Matthew Parker is CEO of Babble, an LDC-backed provider of cloud communications solutions to the SME market. He was formerly CEO at Lumesse, a HgCapital business and more recently, CEO at Path Intelligence. Matthew was also Chair of Petrotechnics, a BGF-backed business.
Has a board meeting ever “changed the game” for a business you’ve worked in?
The people running the business are not the only attendees in the meeting, which means the board meeting is also a forum for the transfer of knowledge, trying to create an atmosphere where there are no stupid questions. So, I’m not sure I’ve ever seen an “a-ha” or epiphanic moment in a board meeting and I’m not sure I ever will — these are more likely to happen as part of the general running of the business.
But have I been in board meetings where there’s been a big change in the business afterwards? Absolutely, and that’s mainly because of the conversation I’ve had with some incredibly smart people sat around the table.
What’s the impact of clear information on the board meeting?
I want board information to focus on the important things, rather than everything that’s going on in the business. At Babble, we’ve stopped producing some sections of our monthly papers because, at times, it was like trying to squeeze a quart into a pint pot — including too much in the pack and feeling as if we were just repeating ourselves.
CEOs tend to live and breathe their business, and the chances of a NED turning up and having a similar level of information, knowledge, and understanding is unrealistic. When you get the board in a room you should pick the key topics you really want input on and discuss these in detail.
Is the time and effort put into board meetings worth it?
There have been times as CEO when, if you had asked me this question, I would have said no! But today, we look forward to our board meetings — as a result of some things we’ve learnt from Board Intelligence and things we’ve taught ourselves.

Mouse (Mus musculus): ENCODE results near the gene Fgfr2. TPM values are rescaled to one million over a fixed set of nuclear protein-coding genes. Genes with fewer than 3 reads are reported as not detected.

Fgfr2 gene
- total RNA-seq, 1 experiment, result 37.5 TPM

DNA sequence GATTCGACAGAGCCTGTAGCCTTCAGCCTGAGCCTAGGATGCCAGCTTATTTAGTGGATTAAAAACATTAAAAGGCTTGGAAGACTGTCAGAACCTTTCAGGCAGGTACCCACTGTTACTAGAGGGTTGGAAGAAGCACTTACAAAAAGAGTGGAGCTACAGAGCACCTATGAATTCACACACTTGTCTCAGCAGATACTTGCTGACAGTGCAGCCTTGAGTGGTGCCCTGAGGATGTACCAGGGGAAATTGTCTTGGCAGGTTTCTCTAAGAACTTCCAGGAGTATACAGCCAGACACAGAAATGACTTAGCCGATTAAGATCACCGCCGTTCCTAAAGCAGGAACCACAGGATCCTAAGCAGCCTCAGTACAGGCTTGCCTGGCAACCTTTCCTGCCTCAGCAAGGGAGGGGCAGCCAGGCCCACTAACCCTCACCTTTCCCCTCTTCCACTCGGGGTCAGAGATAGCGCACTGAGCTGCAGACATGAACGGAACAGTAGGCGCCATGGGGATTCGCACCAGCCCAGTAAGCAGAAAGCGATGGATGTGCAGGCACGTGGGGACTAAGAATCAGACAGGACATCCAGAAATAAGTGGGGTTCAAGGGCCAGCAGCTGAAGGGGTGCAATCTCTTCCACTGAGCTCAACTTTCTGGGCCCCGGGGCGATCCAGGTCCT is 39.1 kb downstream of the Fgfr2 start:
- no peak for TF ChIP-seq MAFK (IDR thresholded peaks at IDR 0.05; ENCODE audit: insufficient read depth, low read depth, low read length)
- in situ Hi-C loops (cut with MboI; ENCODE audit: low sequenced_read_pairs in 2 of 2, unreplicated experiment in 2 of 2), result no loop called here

In our last few Babble board meetings, we’ve spent time discussing the things that add value, and the three hours just vanished. That’s because the board is interested in asking questions about impact — the “so what?”
Does one party tend to get more value out of them than another?
The aspiration has to be that the executive team attends board meetings because they get something from it. As management, we start to form our thinking and then go to the board to test it: we spend time talking to our non-executives about whether we’re thinking in the right way, versus simply saying things like “here’s our sales pipeline.”
The reason a NED is in the board room is to add value. But in order for them to do so, the CEO has to be willing to put themselves in a position where they’re vulnerable — which can’t happen as long as board meetings are seen as a necessary evil rather than a value creator.
Overall, do PE houses tend to improve or hinder portfolio company board effectiveness?
I don’t think anyone sets out with the intention to purposefully hinder board meetings. Most people turn up to most meetings minded to help. But agendas and egos often get in the way.
From my experience, it’s the executives who can end up creating issues rather than investors. The meetings are about a business they’re living and breathing, they’re aware of both the good things and the bad things, and human nature means it’s much easier to talk about the good stuff. It comes back to vulnerability and being open with both the good and bad.
What advice would you give a CEO about to take on their first PE role?
Choose your investors carefully. You have to find people you’re comfortable spending time with when it’s not going well.
The first 3–4 meetings will be fine, but, at some point, you’re going to deliver a disappointing quarter and you need to be able to talk about it openly. PE firms have personalities, so find the one you can have a bad conversation with.
This interview is part of a series researching the Board’s value in Private Equity.